*If you’re feeling a bit lost just read the previous post EN ROUTE TO IGUAZU – PARAGUAY

We were greeted at the bus station with a big sign with our names on it and after i.ntroductions we were off on yet another bus to L’s house where we met his sister and daughter. It was really a lovely experience and definitely not one that would have been possible in a hostel atmosphere. They cooked us some traditional food from the region and we spent the evening chatting on the roof and comparing lives. Even discovered that there are a few women’s rugby teams in the city!



The next day was Sunday so everything was closed but we still had a little wonder around the main square and cathedral. Afterwards we went to a wonderful little gallery and then off to the costanera (the coast) to admire the view. From this side we could see Encarnación, Paraguay where we had been the day before. There was also a giant Guarani warrior monument that was erected recently to symbolically protect the city. It faces inwards towards the city and its imposing stature is really impressive. Definitely not a sight to be missed on a visit to Posadas.



Then after goodbyes we headed back to the bus station for another bus to the Jesuit ruins of Santa Ana and San Ignacio Mini! As we approached the bus station a few hagglers approached us asking where we were going and before we knew it we were being ushered onto a bus without even having stepped a single food into the station. Cue the freezing air conditioning (which all buses in Argentina have) which for once I was thankful for as it was pretty hot outside. We were dropped off on the side of the road and after we finally found somewhere to eat and had explained that no we didn’t want any meat, and that salad would be fine to a bemused waiter, we were off on a little walk to the first Argentine ruins.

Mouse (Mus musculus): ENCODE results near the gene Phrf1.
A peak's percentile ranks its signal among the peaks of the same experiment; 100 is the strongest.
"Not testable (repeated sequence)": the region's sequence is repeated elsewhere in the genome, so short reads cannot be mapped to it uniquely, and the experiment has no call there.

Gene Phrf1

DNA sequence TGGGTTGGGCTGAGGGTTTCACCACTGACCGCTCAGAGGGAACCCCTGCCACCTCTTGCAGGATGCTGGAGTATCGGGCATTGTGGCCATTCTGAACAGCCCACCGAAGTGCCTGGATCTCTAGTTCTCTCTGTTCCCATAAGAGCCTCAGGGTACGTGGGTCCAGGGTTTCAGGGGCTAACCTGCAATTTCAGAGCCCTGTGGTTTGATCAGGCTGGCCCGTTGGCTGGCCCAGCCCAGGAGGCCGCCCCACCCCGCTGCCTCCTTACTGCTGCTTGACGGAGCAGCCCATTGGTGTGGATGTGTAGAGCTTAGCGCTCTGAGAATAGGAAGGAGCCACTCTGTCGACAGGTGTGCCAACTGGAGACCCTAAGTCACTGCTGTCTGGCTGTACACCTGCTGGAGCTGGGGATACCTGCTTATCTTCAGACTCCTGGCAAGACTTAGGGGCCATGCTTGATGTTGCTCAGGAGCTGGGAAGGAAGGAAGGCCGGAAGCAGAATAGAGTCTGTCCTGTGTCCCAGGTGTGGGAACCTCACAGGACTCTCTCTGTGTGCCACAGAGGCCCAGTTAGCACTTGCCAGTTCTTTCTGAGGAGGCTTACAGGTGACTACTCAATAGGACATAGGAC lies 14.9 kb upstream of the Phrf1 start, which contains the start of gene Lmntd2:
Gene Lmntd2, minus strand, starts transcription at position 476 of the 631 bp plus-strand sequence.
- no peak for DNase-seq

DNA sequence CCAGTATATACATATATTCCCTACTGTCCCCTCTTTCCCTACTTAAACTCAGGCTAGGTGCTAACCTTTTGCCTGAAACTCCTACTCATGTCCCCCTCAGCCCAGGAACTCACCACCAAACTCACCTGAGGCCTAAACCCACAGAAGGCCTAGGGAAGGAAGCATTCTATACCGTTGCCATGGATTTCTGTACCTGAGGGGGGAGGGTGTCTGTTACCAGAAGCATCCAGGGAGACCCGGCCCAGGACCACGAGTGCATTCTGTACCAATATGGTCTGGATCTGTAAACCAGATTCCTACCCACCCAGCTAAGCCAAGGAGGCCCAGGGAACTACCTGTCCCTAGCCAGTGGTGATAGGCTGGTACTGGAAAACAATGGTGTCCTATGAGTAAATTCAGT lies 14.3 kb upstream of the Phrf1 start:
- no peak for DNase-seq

The sun was really beating it down and as I hadn’t brought any type of head protection I improvised with what I had and this was the charming result; Josephina and I picture perfect!


We had tourist written all over ourselves as some local children kindly pointed out, but safety first. The sun here is A LOT stronger than in Europe!

Santa Ana was amazing! It was so different to its orderly Paraguayan counterparts that it was kind of a relief. The man at the desk let us leave our bags with him so we could explore more freely and explore we did. Santa Ana is all overgrown and covered in bushes and looks much more like ruins should look like with nature growing around the remnants of the Jesuit mission buildings. Finding a little bit of respite under the shade of the tree, we explored everywhere and came across our first wild iguana! It was so exciting and I even managed to capture it on film wriggling through the grass!

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Santa Ana was by far my favourite mission as it was so secluded and still so natural, it hasn’t been made into a giant tourist attraction yet. There were animals everyone and I honestly could have spent hours there.